Se powder is a nice catalyst if you need for whatever reason to reduce nitroarene to aniline with LiBH4 (there are many better alternatives, but this system has advantage of being homogennous and compatible with solid phase synthesis)

I have seen unforgettable synthesis of ZrBr4 from elements, done by a brave carbohydrate chemist. He would fill a quartz tube with Zr turnings, don welding goggles and then poured straight Br2 down the tube , and collected the nastiness into a beaker at the bottom, (from which he later distilled out Br2 excess and sublimed the residue). The zirconium metal ignited in bromine vapors and glowed bright in the tube like burning magnesium while red-brown vapors were filling the hood...

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30. Derek Lowe on May 13, 2014 2:27 PM writes...

#27 Virgil - I've used plenty of boron and cesium compounds, but never the pure metallic elements. I've been adding to my total element list recently, with some Yb triflate and other things. But using Yb metal, that would be exotic indeed. . .

And Milkshake, I should have known that you'd have some hair-curling experiences to add to the list!

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31. Anonymous on May 13, 2014 3:21 PM writes...

Sodium polysulfide is a good reagent for reducing nitro group and it is prepared from NaOH/NaSH/N2S and elemental S.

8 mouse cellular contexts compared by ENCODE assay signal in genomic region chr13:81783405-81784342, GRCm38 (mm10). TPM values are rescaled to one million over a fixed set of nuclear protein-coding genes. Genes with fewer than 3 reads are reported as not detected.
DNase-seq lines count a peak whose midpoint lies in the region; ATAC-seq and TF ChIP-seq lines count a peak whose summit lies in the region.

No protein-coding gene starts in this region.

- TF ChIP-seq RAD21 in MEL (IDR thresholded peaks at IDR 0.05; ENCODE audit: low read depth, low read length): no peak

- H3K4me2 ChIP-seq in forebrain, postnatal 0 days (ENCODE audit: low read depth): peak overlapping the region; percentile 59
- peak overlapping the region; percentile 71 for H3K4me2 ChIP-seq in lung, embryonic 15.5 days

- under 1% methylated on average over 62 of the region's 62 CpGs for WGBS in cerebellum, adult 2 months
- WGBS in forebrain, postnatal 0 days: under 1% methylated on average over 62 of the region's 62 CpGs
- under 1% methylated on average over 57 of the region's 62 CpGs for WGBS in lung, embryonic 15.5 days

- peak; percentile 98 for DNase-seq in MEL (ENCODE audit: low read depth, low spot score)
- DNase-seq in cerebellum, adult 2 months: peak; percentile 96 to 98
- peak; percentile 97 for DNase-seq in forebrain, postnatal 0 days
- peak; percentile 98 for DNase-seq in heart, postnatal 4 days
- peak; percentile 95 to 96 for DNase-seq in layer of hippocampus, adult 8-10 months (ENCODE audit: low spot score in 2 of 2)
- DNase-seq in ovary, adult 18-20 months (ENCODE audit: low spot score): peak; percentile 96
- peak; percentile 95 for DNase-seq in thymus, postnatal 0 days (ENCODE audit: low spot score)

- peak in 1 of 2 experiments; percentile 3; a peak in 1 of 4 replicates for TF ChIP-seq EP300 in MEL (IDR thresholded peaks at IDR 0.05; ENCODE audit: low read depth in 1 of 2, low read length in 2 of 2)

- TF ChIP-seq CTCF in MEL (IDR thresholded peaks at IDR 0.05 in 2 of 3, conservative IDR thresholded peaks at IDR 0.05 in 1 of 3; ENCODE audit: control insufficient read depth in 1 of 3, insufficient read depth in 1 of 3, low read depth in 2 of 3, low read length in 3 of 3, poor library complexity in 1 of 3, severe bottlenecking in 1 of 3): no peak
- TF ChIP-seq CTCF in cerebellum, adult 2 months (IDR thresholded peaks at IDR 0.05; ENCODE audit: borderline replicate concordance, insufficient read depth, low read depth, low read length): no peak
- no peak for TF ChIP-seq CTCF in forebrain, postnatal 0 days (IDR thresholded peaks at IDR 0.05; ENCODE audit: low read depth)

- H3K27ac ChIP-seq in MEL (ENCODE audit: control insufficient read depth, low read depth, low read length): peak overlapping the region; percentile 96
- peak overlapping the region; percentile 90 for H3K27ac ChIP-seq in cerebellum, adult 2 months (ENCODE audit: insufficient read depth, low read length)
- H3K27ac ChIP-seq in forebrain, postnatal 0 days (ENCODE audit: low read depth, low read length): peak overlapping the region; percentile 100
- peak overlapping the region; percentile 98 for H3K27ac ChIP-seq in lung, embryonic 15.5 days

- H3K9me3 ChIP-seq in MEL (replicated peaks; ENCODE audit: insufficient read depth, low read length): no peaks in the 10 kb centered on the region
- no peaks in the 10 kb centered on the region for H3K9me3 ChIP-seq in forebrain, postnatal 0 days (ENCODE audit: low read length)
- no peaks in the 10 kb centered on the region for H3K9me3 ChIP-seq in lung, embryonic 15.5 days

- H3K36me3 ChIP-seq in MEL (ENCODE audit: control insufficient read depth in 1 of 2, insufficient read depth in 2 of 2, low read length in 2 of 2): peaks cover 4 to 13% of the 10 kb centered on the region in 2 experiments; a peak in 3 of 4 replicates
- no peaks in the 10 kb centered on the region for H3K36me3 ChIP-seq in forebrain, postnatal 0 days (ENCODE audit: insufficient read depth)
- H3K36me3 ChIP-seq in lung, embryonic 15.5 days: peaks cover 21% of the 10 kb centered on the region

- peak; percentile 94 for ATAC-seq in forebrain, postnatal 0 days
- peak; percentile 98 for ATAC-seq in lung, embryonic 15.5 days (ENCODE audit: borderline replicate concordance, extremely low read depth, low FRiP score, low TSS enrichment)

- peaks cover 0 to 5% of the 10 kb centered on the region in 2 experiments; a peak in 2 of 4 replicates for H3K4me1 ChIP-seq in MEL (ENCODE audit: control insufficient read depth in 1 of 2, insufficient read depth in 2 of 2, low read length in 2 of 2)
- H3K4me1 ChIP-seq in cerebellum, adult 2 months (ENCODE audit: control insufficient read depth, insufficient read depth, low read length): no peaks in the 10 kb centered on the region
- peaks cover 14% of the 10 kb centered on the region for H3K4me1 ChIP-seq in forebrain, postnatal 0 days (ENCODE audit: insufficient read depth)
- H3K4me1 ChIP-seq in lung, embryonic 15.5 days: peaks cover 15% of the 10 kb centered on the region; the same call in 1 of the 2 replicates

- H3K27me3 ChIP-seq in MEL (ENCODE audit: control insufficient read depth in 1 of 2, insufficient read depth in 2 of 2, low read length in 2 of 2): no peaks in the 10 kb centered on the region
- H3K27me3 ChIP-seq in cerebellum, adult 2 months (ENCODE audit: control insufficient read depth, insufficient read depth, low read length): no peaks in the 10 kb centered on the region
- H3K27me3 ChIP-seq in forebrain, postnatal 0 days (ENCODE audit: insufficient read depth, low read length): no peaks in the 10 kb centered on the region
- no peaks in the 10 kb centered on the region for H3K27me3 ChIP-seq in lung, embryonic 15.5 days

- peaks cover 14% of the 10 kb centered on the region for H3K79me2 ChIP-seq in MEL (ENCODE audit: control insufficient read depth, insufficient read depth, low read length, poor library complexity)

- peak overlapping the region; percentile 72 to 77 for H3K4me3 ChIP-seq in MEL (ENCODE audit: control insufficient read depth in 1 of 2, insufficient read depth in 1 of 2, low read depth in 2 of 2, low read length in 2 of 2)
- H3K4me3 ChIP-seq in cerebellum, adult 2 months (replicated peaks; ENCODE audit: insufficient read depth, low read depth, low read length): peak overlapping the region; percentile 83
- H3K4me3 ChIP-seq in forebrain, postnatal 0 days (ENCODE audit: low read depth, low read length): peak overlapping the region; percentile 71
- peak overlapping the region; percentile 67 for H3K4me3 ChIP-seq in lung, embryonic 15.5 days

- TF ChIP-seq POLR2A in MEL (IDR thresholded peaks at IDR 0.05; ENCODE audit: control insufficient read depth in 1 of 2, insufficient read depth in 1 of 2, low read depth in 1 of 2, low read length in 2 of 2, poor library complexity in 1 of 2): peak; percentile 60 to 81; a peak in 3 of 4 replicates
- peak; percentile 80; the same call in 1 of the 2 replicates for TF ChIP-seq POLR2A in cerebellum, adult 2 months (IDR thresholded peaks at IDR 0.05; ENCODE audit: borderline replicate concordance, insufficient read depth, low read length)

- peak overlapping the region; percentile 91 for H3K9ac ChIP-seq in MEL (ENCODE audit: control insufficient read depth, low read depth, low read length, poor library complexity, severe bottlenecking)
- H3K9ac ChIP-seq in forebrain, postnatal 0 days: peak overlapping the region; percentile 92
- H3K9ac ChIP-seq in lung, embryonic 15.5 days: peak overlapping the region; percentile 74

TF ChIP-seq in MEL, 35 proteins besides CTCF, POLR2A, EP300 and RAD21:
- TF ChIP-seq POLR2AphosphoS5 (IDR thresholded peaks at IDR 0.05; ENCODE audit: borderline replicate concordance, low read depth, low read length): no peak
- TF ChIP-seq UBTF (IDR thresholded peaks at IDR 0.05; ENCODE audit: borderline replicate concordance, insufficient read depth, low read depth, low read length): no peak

Aromatic nitro group can also be reduced by aq NaSH alone if you can maintain the pH alkaline

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32. Anonymous on May 13, 2014 3:31 PM writes...

you can generate chlorine (for aromatic chlorinations) in the lab by adding conc HCl to solid pot permanganate.

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33. MTK on May 13, 2014 3:41 PM writes...

I'm actually not positive about this, but I may have used tellurium once. I remember using diphenyl ditelluride for a Grignard titration, and I seem to recall having to make the diphenyl ditelluride. Just don't recall if I made it from the tellurium metal or not.

So in summation, that's 100% sure I used Ph2Te2, 50% sure I made the Ph2Te2, and completely unsure how I made it. Doesn't matter, I'm saying I did. That's my story and I'm sticking to it.

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34. anonymous on May 13, 2014 4:07 PM writes...

Did I just miss it or has calcium been left out? Am I the only one who has done a dissolving metal reduction with calcium in ammonia? Surely can't be.

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35. isodope on May 13, 2014 4:38 PM writes...

Tritium chemists like to use depleted uranium. (Darn you oldnuke! I was hoping to be the only U guy!) It reacts with hydrogen at room temp to make UH3. Heating releases the hydrogen. A totally reversible process. This is a great way to prepare a fresh batch of T2 any time you need it; otherwise it is sequestered safely as the tritide.

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36. John Schilling on May 13, 2014 4:56 PM writes...

Counting only the elements I have used as rocket propellants:

Hydrogen
Helium
Nitrogen
Oxygen
Aluminum
Argon
Zinc
Iodine
Xenon
Bismuth

And if we count propellant catalysts:

Copper
Iridium

Perhaps fortunately, I missed the opportunity to make fire and plasma with Boron, Fluorine, Mercury, and Cesium.